To the Devil a Daughter
|To the Devil a Daughter|
Theatrical release poster
|Directed by||Peter Sykes|
|Produced by||Roy Skeggs|
|Written by||Chris Wicking
|Based on||The novel by Dennis Wheatley|
|Music by||Paul Glass|
|Edited by||John Trumper|
Hammer Film Productions Ltd. London
Terra Filmkunst GMBH Berlin
|Distributed by||EMI (UK), Cine Artists Pictures (USA)|
|4 March 1976 (UK)|
To the Devil a Daughter is a 1976 horror film, directed by Peter Sykes and produced by Hammer Film Productions and Terra-Filmkunst. It is based on the novel of the same name by Dennis Wheatley, and stars Richard Widmark, Christopher Lee, Honor Blackman, Nastassja Kinski and Denholm Elliott. It was the final Hammer production to feature Christopher Lee until The Resident in 2011.
Occult writer John Verney (Widmark) is asked by Henry Beddows (Elliot) to pick up his daughter Catherine (Kinski) from the airport. Catherine is a nun with the Children of the Lord, a mysterious heretical order based in Bavaria and is allowed to come to visit once a year on her birthday. But after Catherine arrives, Beddows then insists that she stay with Verney. The order, however, under the sinister excommunicated heretic Father Michael Rayner (Lee), makes all efforts to get Catherine back and uses black magic to stop Verney as he protects her. Verney learns that the order really harbours a group of practicing Satanists, who have prepared Catherine to become an avatar of Astaroth upon her eighteenth birthday.
- Richard Widmark as John Verney
- Christopher Lee as Father Michael Rayner
- Honor Blackman as Anna Fountain
- Denholm Elliott as Henry Beddows
- Michael Goodliffe as George De Grass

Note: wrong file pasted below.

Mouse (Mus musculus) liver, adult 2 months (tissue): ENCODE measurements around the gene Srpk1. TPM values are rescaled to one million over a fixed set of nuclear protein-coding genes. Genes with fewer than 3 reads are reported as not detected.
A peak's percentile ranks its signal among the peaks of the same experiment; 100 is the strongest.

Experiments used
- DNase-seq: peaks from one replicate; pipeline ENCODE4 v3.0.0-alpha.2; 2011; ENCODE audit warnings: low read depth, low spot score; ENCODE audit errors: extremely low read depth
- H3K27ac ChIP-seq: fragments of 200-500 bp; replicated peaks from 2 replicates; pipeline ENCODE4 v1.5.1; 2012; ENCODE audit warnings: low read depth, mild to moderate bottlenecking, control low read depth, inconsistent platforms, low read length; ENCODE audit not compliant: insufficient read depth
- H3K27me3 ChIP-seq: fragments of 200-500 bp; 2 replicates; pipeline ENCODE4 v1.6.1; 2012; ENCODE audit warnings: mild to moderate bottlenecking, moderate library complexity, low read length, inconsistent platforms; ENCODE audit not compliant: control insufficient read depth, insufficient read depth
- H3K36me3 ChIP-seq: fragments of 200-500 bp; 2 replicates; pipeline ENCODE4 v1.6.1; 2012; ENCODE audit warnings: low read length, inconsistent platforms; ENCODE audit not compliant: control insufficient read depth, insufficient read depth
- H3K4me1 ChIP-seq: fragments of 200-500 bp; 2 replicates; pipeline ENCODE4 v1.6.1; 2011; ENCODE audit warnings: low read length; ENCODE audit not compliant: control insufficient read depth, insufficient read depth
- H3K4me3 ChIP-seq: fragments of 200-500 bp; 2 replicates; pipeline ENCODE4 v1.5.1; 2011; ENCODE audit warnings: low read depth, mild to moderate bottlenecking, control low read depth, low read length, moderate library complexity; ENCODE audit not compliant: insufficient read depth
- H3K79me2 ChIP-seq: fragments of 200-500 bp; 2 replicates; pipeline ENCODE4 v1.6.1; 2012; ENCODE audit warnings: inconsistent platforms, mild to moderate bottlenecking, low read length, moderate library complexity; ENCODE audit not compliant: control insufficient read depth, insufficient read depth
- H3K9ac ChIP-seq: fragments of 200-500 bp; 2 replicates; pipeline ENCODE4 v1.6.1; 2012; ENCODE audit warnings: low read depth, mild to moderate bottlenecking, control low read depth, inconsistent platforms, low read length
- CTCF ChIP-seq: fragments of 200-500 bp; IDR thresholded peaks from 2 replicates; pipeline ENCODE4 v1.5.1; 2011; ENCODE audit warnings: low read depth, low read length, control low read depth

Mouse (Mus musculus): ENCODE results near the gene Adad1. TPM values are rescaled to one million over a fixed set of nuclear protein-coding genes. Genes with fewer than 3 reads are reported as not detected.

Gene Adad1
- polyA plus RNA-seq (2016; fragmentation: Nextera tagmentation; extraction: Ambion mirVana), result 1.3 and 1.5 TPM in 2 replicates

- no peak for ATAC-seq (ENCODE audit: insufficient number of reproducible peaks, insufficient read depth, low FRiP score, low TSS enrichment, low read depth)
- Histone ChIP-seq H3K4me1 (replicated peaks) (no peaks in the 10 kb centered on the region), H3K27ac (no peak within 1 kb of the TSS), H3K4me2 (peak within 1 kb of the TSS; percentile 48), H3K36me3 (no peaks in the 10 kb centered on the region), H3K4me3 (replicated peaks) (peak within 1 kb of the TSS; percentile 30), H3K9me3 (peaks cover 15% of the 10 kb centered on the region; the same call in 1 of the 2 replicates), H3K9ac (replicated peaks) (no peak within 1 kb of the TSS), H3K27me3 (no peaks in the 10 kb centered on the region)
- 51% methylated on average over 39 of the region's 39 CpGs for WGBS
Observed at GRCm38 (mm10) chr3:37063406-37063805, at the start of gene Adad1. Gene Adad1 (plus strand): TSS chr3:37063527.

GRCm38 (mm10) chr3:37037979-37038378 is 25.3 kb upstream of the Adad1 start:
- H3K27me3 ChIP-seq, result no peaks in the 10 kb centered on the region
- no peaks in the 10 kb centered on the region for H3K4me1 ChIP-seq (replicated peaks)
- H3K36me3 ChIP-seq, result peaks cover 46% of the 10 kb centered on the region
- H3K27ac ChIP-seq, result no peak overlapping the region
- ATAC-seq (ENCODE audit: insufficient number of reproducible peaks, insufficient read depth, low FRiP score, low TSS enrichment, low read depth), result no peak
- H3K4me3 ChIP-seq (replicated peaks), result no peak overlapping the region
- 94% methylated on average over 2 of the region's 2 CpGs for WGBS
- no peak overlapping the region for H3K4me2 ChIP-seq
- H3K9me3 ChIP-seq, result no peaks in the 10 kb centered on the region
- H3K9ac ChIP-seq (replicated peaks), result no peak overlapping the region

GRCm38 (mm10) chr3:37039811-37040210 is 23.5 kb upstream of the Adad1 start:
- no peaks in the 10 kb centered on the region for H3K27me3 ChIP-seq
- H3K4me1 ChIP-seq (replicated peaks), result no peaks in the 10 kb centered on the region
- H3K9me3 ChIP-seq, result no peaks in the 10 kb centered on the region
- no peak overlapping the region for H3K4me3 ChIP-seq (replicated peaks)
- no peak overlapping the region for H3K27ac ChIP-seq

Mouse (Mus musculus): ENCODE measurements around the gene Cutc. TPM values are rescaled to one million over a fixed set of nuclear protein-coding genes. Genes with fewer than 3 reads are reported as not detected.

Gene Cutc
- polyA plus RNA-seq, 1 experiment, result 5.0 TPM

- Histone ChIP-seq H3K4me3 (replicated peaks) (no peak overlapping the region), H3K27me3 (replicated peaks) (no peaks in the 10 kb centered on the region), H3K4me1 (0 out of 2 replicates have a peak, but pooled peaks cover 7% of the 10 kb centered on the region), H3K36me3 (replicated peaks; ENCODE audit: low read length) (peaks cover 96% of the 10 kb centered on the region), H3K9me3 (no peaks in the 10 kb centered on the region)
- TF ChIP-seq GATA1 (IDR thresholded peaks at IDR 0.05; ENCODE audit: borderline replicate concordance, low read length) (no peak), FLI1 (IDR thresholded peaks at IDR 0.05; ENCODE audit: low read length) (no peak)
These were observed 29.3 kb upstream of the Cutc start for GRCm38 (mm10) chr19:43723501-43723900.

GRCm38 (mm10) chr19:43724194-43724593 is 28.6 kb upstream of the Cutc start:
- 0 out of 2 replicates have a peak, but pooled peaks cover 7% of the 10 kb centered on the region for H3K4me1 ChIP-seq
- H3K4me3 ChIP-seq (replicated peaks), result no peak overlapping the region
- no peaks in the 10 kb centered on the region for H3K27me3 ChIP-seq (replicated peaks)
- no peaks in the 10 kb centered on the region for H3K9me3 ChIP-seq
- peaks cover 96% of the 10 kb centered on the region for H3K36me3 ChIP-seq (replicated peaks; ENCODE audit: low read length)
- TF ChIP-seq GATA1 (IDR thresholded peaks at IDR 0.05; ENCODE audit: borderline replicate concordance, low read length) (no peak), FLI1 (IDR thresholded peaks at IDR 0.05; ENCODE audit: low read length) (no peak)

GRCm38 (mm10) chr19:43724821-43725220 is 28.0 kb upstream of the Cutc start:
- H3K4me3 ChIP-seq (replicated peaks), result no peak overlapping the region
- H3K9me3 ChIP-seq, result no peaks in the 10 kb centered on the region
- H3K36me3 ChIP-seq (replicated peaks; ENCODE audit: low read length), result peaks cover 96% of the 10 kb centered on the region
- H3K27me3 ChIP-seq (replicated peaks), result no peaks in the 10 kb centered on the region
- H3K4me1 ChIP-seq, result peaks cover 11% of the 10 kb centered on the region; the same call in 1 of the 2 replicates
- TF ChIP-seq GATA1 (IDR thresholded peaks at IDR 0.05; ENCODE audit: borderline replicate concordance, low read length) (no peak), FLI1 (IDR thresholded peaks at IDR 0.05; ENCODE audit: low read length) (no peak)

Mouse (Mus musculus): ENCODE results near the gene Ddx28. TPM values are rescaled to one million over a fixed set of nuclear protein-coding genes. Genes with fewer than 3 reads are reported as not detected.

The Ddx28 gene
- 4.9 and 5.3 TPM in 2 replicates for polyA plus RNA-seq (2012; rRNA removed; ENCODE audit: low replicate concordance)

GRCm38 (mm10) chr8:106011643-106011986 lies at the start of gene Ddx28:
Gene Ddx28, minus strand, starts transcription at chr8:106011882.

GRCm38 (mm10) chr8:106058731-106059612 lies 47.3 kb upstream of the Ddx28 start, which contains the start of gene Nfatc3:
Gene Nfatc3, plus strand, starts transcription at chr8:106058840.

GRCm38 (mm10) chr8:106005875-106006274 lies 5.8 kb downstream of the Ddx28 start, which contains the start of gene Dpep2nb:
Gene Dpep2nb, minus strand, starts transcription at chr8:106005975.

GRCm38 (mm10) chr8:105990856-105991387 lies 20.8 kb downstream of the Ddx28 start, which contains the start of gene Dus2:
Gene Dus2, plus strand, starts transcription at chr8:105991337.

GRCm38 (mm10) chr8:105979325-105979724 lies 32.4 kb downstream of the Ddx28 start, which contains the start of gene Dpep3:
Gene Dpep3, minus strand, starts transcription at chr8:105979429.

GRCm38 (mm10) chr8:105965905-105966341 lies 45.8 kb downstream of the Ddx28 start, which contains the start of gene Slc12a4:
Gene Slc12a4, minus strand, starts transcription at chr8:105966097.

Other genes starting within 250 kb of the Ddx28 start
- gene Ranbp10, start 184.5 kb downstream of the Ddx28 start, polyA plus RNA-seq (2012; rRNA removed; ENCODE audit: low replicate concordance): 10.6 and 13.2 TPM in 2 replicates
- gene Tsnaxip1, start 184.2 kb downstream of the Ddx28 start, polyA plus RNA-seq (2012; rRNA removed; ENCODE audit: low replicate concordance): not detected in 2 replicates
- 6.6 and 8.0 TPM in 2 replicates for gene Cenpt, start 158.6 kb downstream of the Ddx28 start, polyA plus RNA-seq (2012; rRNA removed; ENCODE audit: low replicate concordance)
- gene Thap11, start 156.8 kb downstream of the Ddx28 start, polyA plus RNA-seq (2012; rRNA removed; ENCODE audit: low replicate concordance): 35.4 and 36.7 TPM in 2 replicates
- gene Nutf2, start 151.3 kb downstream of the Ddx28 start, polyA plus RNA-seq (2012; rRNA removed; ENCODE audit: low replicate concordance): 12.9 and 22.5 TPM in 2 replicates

- Nastassja Kinski as Catherine Beddows
- Eva Maria Meineke as Eveline de Grass
- Anthony Valentine as David Kennedy
- Derek Francis as The Bishop
- Constantine Gregory as Kollde
- Brian Wilde as Mr Pardo
- Howard Goorney as Critic
- Frances de la Tour as Salvation Army Major
The film was adapted by Christopher Wicking and John Peacock from the 1953 novel of the same name by Dennis Wheatley. It was the second of Wheatley's "black magic" novels to be filmed by Hammer, following The Devil Rides Out, released in 1968. Wheatley disliked the film because it did not follow his novel and he found it obscene. He told Hammer that they were not to make another film from his novels ever again.
Christopher Lee's line "It is not heresy... and I will not recant!" was sampled by heavy metal band White Zombie for the song "Super-Charger Heaven". The movie's title was also referenced by White Zombie in the song "Black Sunshine" ("To the devil, a daughter comes...")
Kinski was fourteen years old at the time of filming her frontally nude scene; at the time this was not illegal in the UK.
To the Devil... A Daughter has been negatively received by critics, and currently holds a 17% approval rating on movie review aggregator website Rotten Tomatoes based on six reviews. Time Out called it "a good deal more interesting than the rest of the possession cycle, but still a disappointment."
- Marcus Hearn & Alan Barnes, The Hammer Story: The Authorised History of Hammer Films, Titan Books, 2007 p 166
- "To The Devil A Daughter - Rotten Tomatoes". Rotten Tomatoes. Retrieved 17 August 2012.
- "To the Devil a Daughter Review. Movie Reviews - Film - Time Out London". timeout.com. Retrieved 17 August 2012.